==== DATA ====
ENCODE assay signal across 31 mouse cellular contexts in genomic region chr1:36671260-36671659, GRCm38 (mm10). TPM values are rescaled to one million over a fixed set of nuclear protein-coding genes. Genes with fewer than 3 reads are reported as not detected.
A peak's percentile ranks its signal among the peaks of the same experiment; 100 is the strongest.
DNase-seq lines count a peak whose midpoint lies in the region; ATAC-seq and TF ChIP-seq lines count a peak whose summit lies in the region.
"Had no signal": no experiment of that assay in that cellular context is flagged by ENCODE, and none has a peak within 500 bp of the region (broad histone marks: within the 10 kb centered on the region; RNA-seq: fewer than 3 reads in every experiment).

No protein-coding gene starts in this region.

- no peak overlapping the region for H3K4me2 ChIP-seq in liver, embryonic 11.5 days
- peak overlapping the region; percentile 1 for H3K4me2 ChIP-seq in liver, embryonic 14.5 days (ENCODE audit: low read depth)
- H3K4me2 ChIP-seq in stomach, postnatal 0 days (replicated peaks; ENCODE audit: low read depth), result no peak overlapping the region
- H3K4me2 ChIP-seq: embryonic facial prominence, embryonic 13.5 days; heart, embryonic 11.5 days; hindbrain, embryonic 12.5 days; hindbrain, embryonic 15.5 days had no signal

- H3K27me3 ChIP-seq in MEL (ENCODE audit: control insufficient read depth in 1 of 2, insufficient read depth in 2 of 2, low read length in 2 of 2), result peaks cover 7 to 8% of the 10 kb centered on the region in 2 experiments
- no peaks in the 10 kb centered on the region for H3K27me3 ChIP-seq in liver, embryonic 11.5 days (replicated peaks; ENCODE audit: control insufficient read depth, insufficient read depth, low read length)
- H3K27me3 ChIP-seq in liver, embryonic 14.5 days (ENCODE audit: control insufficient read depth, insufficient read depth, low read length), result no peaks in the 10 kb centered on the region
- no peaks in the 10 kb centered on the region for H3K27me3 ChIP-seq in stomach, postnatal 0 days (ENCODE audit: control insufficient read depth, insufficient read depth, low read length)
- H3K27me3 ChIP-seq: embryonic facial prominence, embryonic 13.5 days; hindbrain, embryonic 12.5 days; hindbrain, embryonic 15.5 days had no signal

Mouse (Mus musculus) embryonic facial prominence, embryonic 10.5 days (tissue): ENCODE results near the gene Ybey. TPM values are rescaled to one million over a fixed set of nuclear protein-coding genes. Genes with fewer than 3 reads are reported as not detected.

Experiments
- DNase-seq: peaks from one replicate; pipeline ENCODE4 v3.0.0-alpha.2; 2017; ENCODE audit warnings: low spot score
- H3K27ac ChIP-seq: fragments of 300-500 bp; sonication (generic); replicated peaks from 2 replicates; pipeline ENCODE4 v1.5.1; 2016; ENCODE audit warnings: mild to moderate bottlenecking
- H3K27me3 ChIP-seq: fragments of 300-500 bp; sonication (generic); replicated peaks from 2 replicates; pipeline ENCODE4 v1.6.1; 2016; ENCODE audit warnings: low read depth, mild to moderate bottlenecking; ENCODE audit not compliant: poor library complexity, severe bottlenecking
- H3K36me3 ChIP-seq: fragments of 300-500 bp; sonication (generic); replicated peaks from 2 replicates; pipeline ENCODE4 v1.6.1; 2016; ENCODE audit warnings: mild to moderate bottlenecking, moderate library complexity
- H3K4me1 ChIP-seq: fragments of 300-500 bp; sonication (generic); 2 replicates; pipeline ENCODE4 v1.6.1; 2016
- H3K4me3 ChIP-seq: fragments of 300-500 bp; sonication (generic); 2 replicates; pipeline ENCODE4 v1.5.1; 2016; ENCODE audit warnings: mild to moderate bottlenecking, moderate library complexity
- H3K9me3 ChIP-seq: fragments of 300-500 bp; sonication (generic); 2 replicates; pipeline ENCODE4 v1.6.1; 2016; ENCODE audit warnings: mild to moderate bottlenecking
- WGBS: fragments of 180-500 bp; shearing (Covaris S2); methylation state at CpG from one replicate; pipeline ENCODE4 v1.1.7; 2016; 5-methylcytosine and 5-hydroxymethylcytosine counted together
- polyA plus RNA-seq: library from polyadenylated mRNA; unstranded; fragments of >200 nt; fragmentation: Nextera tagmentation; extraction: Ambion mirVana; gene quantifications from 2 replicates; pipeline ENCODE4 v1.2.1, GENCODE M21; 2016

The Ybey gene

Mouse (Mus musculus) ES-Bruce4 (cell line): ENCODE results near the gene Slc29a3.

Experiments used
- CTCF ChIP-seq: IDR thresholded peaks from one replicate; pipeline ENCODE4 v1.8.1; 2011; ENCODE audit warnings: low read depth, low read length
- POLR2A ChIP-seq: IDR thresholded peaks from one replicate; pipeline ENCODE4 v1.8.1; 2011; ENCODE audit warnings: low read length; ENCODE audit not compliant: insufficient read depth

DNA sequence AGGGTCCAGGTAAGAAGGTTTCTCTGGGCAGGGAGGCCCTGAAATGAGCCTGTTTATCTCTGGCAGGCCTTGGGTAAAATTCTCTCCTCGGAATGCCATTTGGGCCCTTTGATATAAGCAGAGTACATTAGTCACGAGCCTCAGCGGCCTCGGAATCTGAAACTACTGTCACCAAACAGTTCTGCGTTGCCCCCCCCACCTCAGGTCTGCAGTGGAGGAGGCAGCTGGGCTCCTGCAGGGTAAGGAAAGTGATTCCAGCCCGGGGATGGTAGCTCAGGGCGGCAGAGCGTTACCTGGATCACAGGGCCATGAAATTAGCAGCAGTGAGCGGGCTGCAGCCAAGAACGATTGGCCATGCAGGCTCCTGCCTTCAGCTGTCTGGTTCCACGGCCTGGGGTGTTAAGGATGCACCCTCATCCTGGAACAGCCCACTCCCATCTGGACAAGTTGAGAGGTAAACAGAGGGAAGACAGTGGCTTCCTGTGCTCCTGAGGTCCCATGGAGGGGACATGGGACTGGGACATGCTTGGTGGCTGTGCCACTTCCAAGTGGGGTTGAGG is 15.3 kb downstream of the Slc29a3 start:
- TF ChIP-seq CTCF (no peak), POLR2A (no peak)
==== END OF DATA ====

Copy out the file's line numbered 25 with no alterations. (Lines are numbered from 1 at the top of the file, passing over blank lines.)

- polyA plus RNA-seq: library from polyadenylated mRNA; unstranded; fragments of >200 nt; fragmentation: Nextera tagmentation; extraction: Ambion mirVana; gene quantifications from 2 replicates; pipeline ENCODE4 v1.2.1, GENCODE M21; 2016